Is there anything that amazes you so much that seeing it again is a little like seeing it for the first time? Your mind refuses to accept that it was as beautiful as you remembered, and you sort of forget…
This is how I feel about Lauren Treece’s work. I always feel a bit of astonishment and shock at how utterly enchanting and beautiful her pieces are, how they evoke fairytales and wonderment…
What is new in my kitchen this week is an ice cream maker. I am amazed that I lived so long without it. I LOVE ice cream, in the way that most people love chocolate or boy bands. I’ve waited in hour-long lines for a little tiny scoop. There have been points in my life when I’ve eaten ice cream for breakfast, lunch, and dinner. If my mother allowed these periods to last more than a day, who knows what could have happened. Not even working at a Dairy Queen over Winter Break diminished my –>
I’ve already made two types of ice cream with it. I started off with David Lebovitz’s Vanilla Ice Cream (link to recipe here). It is delicious, the vanilla grabs you by the throat and the rich creaminess takes you to heaven.
But…what I really wanted to make my beloved creme fraiche ice cream. Creme fraiche is one of my current obsessions. Many people compare it to sour cream. However, sour cream is most commonly used to offset bolder flavors, and it is more one-dimensional and just plain sour. On the other hand, creme fraiche is tangy, rich, almost nutty, and can be the central focus of a dish. I had been dreaming of turning into an ice cream for months now.
So I waited impatiently for two days while my creme fraiche was being made by nature, and then I hopped to it. My first thought upon tasting the finished product was: CHEESECAKE! It tastes like a light, cool, more tangy – a summer version – of cheesecake.
Creme Fraiche Ice Cream
(Custard base adapted from David Lebovitz’s vanilla ice cream recipe)
1 cup milk
A pinch of salt
1/2 cups sugar
5 egg yolks
2 cup creme fraiche*
Heat the milk, salt, and sugar in a saucepan. Do not allow the mixture to boil or simmer.
Stir together the egg yolks in a bowl and gradually add some of the warmed milk, stirring constantly as you pour. Pour the warmed yolks back into the saucepan.
Cook over low heat, stirring constantly and scraping the bottom with a heat-resistant spatula until the custard thickens enough to coat the spatula. Strain the custard into the creme fraiche, and beat with a whisk to combine. Chill thoroughly, then freeze in your ice cream maker according to the manufacturers instructions.
*To make your own creme fraiche, stir together 2 cups of heavy cream and 2 tbsp of buttermilk. Leave the mixture in a warm place (your kitchen counter should be fine) for 36-48 hours, stirring every 6 hours or so. Refrigerate after desired thickness has been reached.
After I made the ice cream, I wanted something to pair with it. I tried gingersnaps, but wasn’t completely happy with the recipe. Then, I thought of bananas – I’ve been working on making a satisfying roasted banana mini-cake recipe, but I had no bananas. Instead, I thought of my holiday cheesecake (caramel praline pecan one)…and I used those flavors in a mini cake. It was rich yet mellow, and best of all, it went wonderfully with the ice cream.
Caramel Praline-Pecan Cakes:
Makes 4 individual cakes
(my own recipe)
1/2 cup pecan halves
1 tsp butter
2 tbsp golden-brown sugar
1 tbsp cream
pinch of salt
Preheat oven to 375°f. Combine all of the ingredients, so that the pecans are coated with the other ingredients. Place on a baking sheet that is lined with parchment paper. Bake for approximately 15 minutes, until pecans are toasted. Half of this mixture will be used for the cake, reserve the remainder for decorating the cakes.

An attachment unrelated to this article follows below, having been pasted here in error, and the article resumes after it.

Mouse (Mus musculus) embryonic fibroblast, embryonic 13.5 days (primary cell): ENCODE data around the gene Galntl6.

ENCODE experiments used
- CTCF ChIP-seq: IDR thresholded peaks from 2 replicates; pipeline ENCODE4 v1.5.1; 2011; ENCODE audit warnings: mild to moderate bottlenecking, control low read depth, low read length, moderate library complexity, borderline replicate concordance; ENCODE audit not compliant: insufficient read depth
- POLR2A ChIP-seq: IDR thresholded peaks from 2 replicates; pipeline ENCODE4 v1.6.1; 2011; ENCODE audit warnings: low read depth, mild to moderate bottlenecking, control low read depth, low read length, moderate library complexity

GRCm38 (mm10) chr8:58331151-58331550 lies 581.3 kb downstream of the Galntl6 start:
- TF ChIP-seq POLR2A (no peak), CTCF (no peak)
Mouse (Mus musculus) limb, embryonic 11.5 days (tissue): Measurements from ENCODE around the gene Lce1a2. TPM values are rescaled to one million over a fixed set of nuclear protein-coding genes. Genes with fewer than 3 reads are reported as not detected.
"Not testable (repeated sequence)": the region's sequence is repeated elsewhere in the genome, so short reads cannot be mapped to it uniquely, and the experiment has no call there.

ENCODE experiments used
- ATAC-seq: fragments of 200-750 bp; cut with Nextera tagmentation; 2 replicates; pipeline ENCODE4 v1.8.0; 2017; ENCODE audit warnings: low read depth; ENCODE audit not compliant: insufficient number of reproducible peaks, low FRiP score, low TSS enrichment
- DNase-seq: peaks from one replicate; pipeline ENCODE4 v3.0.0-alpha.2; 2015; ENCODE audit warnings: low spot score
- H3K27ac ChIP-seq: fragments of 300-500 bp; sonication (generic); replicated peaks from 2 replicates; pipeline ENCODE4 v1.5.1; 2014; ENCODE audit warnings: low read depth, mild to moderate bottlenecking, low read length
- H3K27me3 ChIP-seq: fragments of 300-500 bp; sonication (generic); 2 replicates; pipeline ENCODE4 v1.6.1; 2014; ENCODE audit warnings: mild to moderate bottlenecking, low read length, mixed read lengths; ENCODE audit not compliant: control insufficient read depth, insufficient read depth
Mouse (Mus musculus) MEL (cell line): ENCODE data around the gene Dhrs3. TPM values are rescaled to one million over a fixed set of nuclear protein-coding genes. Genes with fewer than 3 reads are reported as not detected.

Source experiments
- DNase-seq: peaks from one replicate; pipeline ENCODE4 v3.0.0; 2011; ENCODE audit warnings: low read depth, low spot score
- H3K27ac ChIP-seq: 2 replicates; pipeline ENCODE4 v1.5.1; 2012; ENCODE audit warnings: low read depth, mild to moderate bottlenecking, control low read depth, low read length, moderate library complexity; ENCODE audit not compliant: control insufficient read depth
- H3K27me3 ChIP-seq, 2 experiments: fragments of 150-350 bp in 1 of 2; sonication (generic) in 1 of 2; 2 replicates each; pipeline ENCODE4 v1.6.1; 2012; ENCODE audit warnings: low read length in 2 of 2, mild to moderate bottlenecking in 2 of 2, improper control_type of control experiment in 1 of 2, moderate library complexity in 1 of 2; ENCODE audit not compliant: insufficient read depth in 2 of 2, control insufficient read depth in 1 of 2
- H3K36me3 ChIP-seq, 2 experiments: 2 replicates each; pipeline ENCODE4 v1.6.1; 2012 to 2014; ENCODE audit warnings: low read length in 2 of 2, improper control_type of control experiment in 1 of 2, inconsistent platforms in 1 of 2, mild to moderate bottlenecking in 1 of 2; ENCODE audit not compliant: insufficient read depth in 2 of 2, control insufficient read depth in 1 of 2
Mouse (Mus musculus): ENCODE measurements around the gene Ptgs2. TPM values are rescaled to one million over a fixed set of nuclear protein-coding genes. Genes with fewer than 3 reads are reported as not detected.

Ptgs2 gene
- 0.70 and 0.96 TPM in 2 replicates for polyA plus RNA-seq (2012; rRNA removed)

1/2 cup sugar
2 tbsp + 1/4 cup water
Combine the sugar and 2 tbsp water in a small saucepan. Stir until sugar has dissolved, and wash down any sugar crystals from the side of pan with a pastry brush dipped in cold water (I’d recommend keeping a small bowl of ice water next to the stove). Boil without stirring, swirling pan occasionally to ensure that the caramel colors evenly, until it is a dark amber color.
Remove from heat, and in a thin stream, pour the remaining 1/4 cup of water. The mixture may bubble. Remove from heat, allow it to cool. You should have just over 1/4 of caramel.
1/4 cup caramel
3 tbsp melted butter
1 egg yolk
2 tbsp heavy cream
1/2 cup + 2 tbsp all-purpose flour
1/4 tsp baking soda
1/2 tsp salt
2 tbsp brown sugar
1 tbsp granulated white sugar
1/4 cup of praline pecans, finely chopped
In a medium mixing bowl, whisk the butter into the caramel. Whisk in the egg yolk and heavy cream. In a separate larger bowl, whisk together flour, baking soda, salt, sugars. Make a well in the center of the dry ingredients, and pour the butter-caramel mixture. Slowly incorporate the dry ingredients with the wet with your whisk. Fold in the pecans with a rubber spatula (or a fork).
Butter or grease four 6-ounce ramekins. Use the bottom of a ramekin to measure the diameter of your ramekins, and trace the outline on a piece of parchment paper. Cut your parchment, staying inside in the traced circle, and repeat three additional times. Use these to the line the bottom of each ramekin. Pour 1/4 cup of batter into each prepared ramekin.
I chilled the ramekins overnight, covering each with plastic wrap.
When ready to bake, preheat your oven to 325°f. Bake for approximately 30 minutes, or until the surface of the cake springs back when gently pressed. Allow the cakes to cool for approximately 10 minutes before removing from ramekins.
Serve cakes topped with one-two pecan halves, and any leftover caramel you may have (caramel will keep overnight).
P.S…If you click on the ‘recipes’ tab directly under my blog title, there is a list of links to all the recipes I’ve featured.